In what the Maine Marine Patrol calls an “egregious” violation of the law, a Stonington lobsterman has been charged with possessing hundreds of undersized lobsters and illegal female lobsters.
If convicted, Theodore Gray, 34, faces potential jail time and more than $100,000 in fines.
The Marine Patrol said that on May 9 it charged Gray with possessing 269 undersized lobsters and 123 female lobsters with so-called V-notches, as well as 20 traps owned by another lobsterman.
Several aspects of the case remain under investigation and additional charges may be filed, according to the Marine Patrol.
“Through my 28-year career I have only seen a handful of what I would call extreme violations like this involving the taking of short lobsters,” said Marine Patrol Maj. Jon Cornish. “In the last 24 years, there have only been two such cases, which make this one of the most egregious violations I have seen.”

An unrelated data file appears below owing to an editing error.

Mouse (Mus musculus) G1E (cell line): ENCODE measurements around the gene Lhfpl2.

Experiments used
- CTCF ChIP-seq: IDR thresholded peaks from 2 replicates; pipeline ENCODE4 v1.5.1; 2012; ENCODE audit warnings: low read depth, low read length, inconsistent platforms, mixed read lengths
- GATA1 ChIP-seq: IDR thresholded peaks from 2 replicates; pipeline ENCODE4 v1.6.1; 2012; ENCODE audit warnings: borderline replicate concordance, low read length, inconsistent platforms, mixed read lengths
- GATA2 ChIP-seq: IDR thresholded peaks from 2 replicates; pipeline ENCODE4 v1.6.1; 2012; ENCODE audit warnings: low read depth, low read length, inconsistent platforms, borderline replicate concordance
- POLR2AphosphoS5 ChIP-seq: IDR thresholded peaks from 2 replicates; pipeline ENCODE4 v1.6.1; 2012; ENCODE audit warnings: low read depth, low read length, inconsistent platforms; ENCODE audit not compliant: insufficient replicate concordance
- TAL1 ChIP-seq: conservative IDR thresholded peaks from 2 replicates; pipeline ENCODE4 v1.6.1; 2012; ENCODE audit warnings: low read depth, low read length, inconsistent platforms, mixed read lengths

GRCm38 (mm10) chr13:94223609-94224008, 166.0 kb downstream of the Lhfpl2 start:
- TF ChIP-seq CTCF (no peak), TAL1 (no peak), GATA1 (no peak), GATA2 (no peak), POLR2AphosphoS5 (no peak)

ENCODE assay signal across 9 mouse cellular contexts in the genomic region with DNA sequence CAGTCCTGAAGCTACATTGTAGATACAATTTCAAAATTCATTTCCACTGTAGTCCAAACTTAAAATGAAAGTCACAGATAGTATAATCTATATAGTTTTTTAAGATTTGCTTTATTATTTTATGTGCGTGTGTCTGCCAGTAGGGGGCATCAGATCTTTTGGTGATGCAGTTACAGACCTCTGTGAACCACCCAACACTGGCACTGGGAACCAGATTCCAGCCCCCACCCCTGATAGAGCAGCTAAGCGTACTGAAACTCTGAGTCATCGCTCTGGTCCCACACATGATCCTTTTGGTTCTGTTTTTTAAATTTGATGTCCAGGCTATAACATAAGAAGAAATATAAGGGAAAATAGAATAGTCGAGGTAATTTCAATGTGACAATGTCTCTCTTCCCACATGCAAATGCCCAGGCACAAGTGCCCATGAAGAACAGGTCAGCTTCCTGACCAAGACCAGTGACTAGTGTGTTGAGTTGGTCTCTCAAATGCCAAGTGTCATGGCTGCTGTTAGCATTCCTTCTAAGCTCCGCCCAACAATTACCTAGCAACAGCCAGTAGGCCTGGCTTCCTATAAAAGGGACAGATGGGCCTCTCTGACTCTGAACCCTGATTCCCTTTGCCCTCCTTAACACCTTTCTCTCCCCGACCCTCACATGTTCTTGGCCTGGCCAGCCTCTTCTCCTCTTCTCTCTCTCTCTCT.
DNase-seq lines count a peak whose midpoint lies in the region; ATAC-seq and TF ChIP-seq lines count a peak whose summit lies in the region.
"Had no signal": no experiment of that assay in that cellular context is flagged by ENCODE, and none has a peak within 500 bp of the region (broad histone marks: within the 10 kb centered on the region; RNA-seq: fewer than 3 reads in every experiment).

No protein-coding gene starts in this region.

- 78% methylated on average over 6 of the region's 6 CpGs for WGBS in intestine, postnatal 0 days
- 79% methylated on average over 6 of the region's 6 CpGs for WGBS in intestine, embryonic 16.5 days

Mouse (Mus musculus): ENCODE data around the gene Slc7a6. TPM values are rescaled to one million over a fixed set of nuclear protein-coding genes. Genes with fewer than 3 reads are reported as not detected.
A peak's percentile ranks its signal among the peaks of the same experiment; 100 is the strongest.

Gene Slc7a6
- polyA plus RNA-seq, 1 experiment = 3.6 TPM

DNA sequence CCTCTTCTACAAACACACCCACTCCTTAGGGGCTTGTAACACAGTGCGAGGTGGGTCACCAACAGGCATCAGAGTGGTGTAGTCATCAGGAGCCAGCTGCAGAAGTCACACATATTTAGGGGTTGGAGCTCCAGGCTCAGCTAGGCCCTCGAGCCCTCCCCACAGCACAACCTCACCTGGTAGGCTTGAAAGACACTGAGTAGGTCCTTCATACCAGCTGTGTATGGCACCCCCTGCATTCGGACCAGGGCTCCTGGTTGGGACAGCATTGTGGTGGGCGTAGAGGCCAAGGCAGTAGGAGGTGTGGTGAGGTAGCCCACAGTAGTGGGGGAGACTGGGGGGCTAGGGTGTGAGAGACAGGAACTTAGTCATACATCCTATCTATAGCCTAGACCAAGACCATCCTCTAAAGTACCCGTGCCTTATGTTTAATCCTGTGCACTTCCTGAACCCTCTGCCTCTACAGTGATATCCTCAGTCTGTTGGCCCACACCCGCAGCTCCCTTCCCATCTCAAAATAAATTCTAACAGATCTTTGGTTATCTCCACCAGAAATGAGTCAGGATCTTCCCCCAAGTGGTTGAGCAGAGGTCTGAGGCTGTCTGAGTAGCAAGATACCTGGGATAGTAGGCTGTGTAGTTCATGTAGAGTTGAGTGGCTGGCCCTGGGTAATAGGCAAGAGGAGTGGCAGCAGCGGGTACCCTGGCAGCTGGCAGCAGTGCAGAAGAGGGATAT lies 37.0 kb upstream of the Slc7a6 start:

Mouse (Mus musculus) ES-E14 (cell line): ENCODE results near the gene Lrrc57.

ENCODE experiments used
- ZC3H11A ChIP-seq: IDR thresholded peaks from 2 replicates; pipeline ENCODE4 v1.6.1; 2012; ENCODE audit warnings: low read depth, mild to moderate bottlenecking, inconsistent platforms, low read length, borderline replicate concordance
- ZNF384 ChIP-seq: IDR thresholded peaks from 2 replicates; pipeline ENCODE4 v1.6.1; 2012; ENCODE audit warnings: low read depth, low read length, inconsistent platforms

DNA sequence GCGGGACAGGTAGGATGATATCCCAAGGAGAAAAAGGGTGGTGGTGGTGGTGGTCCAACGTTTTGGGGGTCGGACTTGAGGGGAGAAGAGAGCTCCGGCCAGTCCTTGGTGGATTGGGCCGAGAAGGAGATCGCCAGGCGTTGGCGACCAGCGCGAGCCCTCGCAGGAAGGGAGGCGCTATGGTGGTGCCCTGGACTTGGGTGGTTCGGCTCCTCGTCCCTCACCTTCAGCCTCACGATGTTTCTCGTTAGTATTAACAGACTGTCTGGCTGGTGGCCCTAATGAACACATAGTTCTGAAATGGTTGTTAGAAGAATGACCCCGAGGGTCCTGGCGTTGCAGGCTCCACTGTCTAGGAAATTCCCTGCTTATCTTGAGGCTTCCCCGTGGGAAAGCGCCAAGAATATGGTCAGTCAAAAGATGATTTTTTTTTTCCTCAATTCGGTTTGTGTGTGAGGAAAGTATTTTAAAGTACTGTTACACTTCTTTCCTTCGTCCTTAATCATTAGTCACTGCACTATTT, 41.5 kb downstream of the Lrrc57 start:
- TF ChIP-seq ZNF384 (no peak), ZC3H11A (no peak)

Maine law requires that lobsters measuring less than 3¼ inches be released immediately.
State law also requires that if a lobsterman catches a female lobster carrying eggs, he use a V-notch tool or knife to remove a small, triangular portion of the tail flipper. The lobster is then returned to the water, allowing it to grow larger and reproduce in future years. V-notching began in Maine in 1917 and has been mandatory since 2002.
“The seemingly blatant disregard for marine resources law exposed by this investigation is both shocking and reprehensible,” said Marine Patrol Lt. Jay Carroll.
The estimated value of the traps was $2,500. Tampering with another harvester’s gear is a civil violation with a potential fine of between $100 and $500.
The other violations come with much more stringent penalties.
Possession of undersized lobsters is a Class D crime with the possibility of one year in jail. Penalties include $500 for each violation and $100 for each lobster involved up to and including the first five, plus an additional $200 for each lobster in excess of five. In addition to jail time, the total potential fine Gray faces for that alleged violation is $53,800.
Possession of V-notched lobsters is also a Class D crime with the possibility of one year in jail. In addition, a fine of $500 for each violation can be imposed, as well as a fine of $100 for each lobster up to and including the first five, and a fine of $400 for each lobster in excess of five. For that alleged offense, Gray faces a fine totaling $48,200.
Jessica Hall can be contacted at 791-6316 or at: